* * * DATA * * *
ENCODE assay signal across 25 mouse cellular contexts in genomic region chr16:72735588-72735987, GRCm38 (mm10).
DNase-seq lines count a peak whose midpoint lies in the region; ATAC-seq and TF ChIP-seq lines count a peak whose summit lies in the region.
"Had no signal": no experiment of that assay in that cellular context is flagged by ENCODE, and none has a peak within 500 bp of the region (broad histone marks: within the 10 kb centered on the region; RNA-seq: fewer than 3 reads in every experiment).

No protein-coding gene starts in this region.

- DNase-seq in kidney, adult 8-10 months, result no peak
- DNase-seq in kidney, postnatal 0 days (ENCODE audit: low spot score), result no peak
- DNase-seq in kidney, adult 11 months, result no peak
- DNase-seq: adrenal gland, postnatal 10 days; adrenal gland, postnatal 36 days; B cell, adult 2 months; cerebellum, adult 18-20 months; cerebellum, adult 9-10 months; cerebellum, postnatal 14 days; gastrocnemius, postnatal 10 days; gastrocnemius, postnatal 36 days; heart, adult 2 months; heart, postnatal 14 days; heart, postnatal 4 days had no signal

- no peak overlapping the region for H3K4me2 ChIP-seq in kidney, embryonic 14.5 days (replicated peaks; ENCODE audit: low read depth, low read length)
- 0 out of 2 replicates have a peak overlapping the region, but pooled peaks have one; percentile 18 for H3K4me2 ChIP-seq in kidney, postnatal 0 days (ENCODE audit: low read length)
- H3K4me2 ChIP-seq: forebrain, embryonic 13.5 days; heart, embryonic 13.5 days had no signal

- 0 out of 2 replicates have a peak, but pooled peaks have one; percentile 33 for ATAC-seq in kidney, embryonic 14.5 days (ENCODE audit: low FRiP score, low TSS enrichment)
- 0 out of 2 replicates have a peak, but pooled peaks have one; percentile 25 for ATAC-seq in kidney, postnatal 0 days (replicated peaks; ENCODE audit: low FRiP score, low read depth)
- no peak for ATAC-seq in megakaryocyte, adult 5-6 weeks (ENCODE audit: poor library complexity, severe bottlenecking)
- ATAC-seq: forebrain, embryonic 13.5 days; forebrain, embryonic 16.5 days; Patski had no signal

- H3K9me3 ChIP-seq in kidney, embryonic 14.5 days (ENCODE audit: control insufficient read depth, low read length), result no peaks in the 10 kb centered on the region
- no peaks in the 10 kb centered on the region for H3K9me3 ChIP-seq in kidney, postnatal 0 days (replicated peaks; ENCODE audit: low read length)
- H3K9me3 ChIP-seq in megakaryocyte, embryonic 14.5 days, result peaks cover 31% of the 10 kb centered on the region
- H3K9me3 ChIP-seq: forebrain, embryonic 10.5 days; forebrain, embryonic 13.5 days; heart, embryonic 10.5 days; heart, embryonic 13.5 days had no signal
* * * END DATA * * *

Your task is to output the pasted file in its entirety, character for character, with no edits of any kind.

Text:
ENCODE assay signal across 25 mouse cellular contexts in genomic region chr16:72735588-72735987, GRCm38 (mm10).
DNase-seq lines count a peak whose midpoint lies in the region; ATAC-seq and TF ChIP-seq lines count a peak whose summit lies in the region.
"Had no signal": no experiment of that assay in that cellular context is flagged by ENCODE, and none has a peak within 500 bp of the region (broad histone marks: within the 10 kb centered on the region; RNA-seq: fewer than 3 reads in every experiment).

No protein-coding gene starts in this region.

- DNase-seq in kidney, adult 8-10 months, result no peak
- DNase-seq in kidney, postnatal 0 days (ENCODE audit: low spot score), result no peak
- DNase-seq in kidney, adult 11 months, result no peak
- DNase-seq: adrenal gland, postnatal 10 days; adrenal gland, postnatal 36 days; B cell, adult 2 months; cerebellum, adult 18-20 months; cerebellum, adult 9-10 months; cerebellum, postnatal 14 days; gastrocnemius, postnatal 10 days; gastrocnemius, postnatal 36 days; heart, adult 2 months; heart, postnatal 14 days; heart, postnatal 4 days had no signal

- no peak overlapping the region for H3K4me2 ChIP-seq in kidney, embryonic 14.5 days (replicated peaks; ENCODE audit: low read depth, low read length)
- 0 out of 2 replicates have a peak overlapping the region, but pooled peaks have one; percentile 18 for H3K4me2 ChIP-seq in kidney, postnatal 0 days (ENCODE audit: low read length)
- H3K4me2 ChIP-seq: forebrain, embryonic 13.5 days; heart, embryonic 13.5 days had no signal

- 0 out of 2 replicates have a peak, but pooled peaks have one; percentile 33 for ATAC-seq in kidney, embryonic 14.5 days (ENCODE audit: low FRiP score, low TSS enrichment)
- 0 out of 2 replicates have a peak, but pooled peaks have one; percentile 25 for ATAC-seq in kidney, postnatal 0 days (replicated peaks; ENCODE audit: low FRiP score, low read depth)
- no peak for ATAC-seq in megakaryocyte, adult 5-6 weeks (ENCODE audit: poor library complexity, severe bottlenecking)
- ATAC-seq: forebrain, embryonic 13.5 days; forebrain, embryonic 16.5 days; Patski had no signal

- H3K9me3 ChIP-seq in kidney, embryonic 14.5 days (ENCODE audit: control insufficient read depth, low read length), result no peaks in the 10 kb centered on the region
- no peaks in the 10 kb centered on the region for H3K9me3 ChIP-seq in kidney, postnatal 0 days (replicated peaks; ENCODE audit: low read length)
- H3K9me3 ChIP-seq in megakaryocyte, embryonic 14.5 days, result peaks cover 31% of the 10 kb centered on the region
- H3K9me3 ChIP-seq: forebrain, embryonic 10.5 days; forebrain, embryonic 13.5 days; heart, embryonic 10.5 days; heart, embryonic 13.5 days had no signal